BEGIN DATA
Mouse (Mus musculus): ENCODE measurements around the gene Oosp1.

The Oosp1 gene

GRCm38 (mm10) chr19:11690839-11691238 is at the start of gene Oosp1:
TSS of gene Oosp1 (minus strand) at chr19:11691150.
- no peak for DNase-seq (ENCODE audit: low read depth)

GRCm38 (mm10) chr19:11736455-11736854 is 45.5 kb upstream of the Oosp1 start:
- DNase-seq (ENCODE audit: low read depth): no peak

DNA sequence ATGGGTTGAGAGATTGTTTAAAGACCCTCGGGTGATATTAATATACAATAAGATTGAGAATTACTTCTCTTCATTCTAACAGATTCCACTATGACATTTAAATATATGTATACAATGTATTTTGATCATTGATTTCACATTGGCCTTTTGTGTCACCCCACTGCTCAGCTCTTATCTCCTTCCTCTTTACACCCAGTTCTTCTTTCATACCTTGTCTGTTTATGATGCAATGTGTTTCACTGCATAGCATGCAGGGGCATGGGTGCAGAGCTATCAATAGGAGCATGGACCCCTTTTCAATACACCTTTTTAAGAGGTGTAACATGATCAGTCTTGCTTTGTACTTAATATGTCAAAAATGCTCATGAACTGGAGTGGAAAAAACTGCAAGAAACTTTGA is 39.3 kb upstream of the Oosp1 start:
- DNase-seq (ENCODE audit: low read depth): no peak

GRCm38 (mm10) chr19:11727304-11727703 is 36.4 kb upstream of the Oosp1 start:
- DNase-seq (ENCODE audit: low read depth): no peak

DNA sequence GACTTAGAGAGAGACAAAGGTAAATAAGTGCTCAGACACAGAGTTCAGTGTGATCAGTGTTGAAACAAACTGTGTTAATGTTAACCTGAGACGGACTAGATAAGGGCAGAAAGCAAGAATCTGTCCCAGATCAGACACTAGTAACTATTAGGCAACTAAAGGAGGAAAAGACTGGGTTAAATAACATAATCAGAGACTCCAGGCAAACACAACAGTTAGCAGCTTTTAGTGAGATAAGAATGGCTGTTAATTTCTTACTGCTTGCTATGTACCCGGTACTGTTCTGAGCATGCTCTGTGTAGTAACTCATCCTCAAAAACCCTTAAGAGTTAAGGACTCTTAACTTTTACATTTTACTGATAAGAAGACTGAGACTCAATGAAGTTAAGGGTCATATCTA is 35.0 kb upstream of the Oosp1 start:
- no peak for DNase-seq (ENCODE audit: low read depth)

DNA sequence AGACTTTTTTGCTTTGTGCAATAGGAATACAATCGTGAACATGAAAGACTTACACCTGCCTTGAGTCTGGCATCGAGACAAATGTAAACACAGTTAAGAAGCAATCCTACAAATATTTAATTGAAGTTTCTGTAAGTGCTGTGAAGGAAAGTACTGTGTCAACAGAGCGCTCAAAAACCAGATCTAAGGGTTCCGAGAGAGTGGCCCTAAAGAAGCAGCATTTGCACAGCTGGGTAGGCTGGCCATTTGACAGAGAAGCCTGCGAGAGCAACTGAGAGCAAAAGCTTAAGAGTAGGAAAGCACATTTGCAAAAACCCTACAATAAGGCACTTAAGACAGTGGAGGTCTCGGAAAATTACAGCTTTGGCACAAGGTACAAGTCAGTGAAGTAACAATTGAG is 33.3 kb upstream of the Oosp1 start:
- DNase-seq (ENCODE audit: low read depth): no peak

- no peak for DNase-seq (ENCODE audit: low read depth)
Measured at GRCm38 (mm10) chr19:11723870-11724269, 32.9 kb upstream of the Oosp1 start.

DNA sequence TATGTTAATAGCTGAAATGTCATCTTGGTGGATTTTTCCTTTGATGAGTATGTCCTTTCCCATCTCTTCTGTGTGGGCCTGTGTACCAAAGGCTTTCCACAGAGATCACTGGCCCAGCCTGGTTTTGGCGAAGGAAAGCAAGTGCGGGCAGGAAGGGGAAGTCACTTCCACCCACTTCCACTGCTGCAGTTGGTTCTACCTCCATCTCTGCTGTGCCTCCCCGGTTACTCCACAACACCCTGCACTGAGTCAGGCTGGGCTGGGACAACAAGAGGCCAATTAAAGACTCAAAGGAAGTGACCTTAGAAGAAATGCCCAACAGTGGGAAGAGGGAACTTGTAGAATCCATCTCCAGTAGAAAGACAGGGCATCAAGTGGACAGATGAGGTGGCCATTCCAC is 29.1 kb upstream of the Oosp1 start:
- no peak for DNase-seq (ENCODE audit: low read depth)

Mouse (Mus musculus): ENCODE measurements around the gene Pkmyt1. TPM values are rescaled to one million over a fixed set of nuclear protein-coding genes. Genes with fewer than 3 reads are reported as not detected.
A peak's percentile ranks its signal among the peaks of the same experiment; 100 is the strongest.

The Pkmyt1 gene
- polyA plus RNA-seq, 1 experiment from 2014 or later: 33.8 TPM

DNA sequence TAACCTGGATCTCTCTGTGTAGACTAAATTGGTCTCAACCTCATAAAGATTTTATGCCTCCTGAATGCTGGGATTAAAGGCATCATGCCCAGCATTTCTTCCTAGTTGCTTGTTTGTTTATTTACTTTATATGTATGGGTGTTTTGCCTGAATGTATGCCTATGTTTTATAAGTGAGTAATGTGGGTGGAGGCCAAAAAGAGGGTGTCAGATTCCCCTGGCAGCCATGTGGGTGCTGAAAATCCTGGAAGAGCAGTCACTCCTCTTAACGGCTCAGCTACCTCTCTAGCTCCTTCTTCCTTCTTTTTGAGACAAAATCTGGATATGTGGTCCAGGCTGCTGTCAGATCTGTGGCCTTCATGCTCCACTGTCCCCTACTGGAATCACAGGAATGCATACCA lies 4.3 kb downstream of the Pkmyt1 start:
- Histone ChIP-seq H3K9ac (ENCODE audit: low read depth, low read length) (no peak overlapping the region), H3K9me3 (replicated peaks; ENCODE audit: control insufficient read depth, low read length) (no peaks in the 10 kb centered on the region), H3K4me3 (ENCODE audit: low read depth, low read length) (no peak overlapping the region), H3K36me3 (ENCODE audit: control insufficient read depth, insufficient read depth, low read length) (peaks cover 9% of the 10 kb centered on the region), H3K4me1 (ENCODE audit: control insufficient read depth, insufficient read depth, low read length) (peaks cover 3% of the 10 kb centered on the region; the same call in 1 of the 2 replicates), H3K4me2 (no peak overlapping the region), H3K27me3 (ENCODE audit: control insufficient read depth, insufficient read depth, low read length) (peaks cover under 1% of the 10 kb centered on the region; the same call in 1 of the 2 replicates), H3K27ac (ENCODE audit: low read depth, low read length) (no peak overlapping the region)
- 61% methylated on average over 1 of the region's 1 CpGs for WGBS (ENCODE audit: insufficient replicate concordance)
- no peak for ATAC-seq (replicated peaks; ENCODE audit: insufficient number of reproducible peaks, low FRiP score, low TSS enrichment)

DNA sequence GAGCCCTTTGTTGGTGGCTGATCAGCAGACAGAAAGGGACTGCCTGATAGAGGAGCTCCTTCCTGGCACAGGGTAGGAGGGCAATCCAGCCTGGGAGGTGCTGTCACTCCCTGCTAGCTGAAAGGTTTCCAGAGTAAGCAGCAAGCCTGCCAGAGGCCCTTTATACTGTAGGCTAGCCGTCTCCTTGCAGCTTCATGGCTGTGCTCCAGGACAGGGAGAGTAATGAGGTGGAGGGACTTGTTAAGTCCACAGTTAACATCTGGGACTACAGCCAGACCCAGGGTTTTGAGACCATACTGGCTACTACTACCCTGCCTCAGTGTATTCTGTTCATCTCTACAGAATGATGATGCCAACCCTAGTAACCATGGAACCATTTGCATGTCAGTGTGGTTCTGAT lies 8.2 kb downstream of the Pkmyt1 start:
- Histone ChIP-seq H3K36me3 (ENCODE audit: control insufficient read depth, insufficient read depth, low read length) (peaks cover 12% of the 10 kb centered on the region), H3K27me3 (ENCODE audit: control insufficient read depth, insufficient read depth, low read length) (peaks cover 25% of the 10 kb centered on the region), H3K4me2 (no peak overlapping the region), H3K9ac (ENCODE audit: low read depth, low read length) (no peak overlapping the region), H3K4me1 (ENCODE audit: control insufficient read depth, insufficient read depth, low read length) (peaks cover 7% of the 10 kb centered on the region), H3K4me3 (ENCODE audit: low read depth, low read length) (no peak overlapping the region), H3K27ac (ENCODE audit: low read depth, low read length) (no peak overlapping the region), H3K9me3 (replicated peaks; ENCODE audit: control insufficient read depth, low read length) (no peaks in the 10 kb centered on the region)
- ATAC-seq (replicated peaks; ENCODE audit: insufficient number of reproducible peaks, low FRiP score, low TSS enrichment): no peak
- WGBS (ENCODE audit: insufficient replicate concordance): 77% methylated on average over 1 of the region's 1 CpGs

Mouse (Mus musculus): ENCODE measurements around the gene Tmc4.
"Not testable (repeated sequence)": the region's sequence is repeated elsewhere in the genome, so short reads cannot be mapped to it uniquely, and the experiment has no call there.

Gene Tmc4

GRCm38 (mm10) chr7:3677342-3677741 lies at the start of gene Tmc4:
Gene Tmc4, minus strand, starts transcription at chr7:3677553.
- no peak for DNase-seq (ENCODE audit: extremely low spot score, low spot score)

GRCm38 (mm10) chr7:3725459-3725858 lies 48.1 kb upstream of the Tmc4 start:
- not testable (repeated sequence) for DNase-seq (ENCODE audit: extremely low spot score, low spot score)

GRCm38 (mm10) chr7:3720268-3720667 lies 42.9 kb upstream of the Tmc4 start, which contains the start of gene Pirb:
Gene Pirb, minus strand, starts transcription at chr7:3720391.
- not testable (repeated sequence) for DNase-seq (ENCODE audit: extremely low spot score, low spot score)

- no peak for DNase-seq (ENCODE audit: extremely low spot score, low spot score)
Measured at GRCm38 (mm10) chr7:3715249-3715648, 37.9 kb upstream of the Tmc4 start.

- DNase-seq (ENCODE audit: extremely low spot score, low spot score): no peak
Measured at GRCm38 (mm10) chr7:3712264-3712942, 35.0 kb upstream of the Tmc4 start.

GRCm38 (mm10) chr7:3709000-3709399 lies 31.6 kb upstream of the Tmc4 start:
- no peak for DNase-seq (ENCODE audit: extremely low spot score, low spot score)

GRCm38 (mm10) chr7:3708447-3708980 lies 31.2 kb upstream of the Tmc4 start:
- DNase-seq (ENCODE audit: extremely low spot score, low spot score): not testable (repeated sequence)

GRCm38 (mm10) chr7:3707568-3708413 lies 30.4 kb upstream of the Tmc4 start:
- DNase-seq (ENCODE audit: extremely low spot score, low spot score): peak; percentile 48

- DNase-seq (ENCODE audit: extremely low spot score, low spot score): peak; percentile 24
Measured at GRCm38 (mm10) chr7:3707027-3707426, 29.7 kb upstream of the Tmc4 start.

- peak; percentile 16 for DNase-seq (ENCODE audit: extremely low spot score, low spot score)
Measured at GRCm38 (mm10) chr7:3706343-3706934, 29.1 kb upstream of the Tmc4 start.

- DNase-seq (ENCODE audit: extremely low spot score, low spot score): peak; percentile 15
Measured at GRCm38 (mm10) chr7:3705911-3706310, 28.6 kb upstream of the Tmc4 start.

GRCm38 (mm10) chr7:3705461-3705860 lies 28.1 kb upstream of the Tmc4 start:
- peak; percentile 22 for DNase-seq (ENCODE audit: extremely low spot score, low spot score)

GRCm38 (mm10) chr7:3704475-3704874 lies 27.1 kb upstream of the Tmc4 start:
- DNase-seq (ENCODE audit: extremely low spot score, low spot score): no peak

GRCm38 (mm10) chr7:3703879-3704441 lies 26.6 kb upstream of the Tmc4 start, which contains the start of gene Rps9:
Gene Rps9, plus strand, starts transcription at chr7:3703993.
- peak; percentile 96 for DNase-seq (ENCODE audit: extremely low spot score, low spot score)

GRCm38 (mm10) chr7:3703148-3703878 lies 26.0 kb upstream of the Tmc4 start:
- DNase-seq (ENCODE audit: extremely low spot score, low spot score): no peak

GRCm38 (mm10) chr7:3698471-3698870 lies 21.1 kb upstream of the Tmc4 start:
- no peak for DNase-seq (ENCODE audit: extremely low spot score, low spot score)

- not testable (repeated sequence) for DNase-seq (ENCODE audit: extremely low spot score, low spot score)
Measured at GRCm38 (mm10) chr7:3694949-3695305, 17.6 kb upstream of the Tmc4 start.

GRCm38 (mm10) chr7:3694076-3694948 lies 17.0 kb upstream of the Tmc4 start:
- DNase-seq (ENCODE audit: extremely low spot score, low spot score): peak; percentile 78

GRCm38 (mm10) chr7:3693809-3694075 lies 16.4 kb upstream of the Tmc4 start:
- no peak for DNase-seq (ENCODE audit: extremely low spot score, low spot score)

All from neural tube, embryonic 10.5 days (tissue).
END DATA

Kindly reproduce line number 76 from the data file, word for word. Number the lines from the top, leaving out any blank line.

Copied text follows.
All from neural tube, embryonic 10.5 days (tissue).